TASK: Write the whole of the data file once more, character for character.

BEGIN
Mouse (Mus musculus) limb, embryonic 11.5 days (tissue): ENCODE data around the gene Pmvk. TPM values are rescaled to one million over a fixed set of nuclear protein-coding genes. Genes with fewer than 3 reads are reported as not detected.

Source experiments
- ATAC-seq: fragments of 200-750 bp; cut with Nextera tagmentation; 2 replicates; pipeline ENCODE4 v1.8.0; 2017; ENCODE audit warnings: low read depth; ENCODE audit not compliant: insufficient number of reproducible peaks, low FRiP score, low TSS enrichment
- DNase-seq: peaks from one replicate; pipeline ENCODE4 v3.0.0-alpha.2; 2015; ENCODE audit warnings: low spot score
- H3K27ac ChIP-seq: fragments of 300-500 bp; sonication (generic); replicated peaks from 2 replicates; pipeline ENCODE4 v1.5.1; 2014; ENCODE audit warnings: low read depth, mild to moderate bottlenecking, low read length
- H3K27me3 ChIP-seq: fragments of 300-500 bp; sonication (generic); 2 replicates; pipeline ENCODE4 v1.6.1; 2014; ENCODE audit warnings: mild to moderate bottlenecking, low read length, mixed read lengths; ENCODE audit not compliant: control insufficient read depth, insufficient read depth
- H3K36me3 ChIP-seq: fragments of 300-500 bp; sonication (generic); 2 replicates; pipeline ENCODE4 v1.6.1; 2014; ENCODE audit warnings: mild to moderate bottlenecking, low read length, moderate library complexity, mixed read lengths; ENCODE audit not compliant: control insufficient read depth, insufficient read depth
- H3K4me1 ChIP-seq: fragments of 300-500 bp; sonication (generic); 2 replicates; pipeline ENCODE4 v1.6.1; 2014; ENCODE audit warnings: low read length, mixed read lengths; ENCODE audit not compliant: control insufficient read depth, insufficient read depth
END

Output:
Mouse (Mus musculus) limb, embryonic 11.5 days (tissue): ENCODE data around the gene Pmvk. TPM values are rescaled to one million over a fixed set of nuclear protein-coding genes. Genes with fewer than 3 reads are reported as not detected.

Source experiments
- ATAC-seq: fragments of 200-750 bp; cut with Nextera tagmentation; 2 replicates; pipeline ENCODE4 v1.8.0; 2017; ENCODE audit warnings: low read depth; ENCODE audit not compliant: insufficient number of reproducible peaks, low FRiP score, low TSS enrichment
- DNase-seq: peaks from one replicate; pipeline ENCODE4 v3.0.0-alpha.2; 2015; ENCODE audit warnings: low spot score
- H3K27ac ChIP-seq: fragments of 300-500 bp; sonication (generic); replicated peaks from 2 replicates; pipeline ENCODE4 v1.5.1; 2014; ENCODE audit warnings: low read depth, mild to moderate bottlenecking, low read length
- H3K27me3 ChIP-seq: fragments of 300-500 bp; sonication (generic); 2 replicates; pipeline ENCODE4 v1.6.1; 2014; ENCODE audit warnings: mild to moderate bottlenecking, low read length, mixed read lengths; ENCODE audit not compliant: control insufficient read depth, insufficient read depth
- H3K36me3 ChIP-seq: fragments of 300-500 bp; sonication (generic); 2 replicates; pipeline ENCODE4 v1.6.1; 2014; ENCODE audit warnings: mild to moderate bottlenecking, low read length, moderate library complexity, mixed read lengths; ENCODE audit not compliant: control insufficient read depth, insufficient read depth
- H3K4me1 ChIP-seq: fragments of 300-500 bp; sonication (generic); 2 replicates; pipeline ENCODE4 v1.6.1; 2014; ENCODE audit warnings: low read length, mixed read lengths; ENCODE audit not compliant: control insufficient read depth, insufficient read depth